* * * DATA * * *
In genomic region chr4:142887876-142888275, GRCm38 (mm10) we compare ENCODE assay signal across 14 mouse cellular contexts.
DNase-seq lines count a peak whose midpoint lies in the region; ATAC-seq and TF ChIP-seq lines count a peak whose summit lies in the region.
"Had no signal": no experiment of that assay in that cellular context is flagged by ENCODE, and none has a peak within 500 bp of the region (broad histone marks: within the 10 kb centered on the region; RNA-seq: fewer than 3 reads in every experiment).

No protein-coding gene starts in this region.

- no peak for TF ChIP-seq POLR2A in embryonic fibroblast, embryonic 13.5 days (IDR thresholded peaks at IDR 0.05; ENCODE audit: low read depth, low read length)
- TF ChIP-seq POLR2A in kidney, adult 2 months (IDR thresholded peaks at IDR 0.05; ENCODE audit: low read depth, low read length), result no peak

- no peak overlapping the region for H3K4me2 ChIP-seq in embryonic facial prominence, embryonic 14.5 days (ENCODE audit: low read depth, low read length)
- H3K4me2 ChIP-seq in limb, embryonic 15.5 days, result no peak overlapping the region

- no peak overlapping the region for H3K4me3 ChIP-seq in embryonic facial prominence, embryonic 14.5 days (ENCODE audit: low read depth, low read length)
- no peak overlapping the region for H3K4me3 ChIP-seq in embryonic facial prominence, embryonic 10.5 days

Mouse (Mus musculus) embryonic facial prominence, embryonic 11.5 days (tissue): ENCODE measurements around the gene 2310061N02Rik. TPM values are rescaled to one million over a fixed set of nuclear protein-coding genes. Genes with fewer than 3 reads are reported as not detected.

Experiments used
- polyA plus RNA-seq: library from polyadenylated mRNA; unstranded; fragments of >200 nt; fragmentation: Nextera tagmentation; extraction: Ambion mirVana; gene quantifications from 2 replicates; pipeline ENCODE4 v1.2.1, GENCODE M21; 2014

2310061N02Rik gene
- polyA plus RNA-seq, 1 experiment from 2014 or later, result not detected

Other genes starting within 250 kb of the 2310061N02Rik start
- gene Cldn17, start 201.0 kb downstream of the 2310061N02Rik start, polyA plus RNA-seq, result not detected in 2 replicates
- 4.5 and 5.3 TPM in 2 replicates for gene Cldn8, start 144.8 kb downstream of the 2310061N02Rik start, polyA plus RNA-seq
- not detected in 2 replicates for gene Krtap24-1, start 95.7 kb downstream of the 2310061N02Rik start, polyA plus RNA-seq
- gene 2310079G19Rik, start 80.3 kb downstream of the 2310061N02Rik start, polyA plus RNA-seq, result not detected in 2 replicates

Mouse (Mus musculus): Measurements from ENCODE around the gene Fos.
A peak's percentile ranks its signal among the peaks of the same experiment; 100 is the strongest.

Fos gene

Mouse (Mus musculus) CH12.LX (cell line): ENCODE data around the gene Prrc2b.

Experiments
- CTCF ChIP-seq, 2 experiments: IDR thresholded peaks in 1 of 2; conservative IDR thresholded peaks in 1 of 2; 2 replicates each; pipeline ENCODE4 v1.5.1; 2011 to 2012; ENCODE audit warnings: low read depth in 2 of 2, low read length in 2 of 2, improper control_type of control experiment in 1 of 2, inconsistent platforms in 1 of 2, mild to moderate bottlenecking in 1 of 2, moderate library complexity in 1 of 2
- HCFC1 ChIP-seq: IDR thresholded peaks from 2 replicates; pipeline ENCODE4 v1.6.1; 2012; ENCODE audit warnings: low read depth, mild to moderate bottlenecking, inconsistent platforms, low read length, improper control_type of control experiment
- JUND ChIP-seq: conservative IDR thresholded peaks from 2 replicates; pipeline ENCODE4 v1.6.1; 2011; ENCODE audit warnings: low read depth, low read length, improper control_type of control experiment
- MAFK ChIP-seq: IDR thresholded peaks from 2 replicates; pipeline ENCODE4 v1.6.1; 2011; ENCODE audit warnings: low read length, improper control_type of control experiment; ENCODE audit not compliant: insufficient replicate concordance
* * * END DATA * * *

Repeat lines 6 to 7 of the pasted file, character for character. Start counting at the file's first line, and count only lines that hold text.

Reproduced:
- TF ChIP-seq POLR2A in kidney, adult 2 months (IDR thresholded peaks at IDR 0.05; ENCODE audit: low read depth, low read length), result no peak

- no peak overlapping the region for H3K4me2 ChIP-seq in embryonic facial prominence, embryonic 14.5 days (ENCODE audit: low read depth, low read length)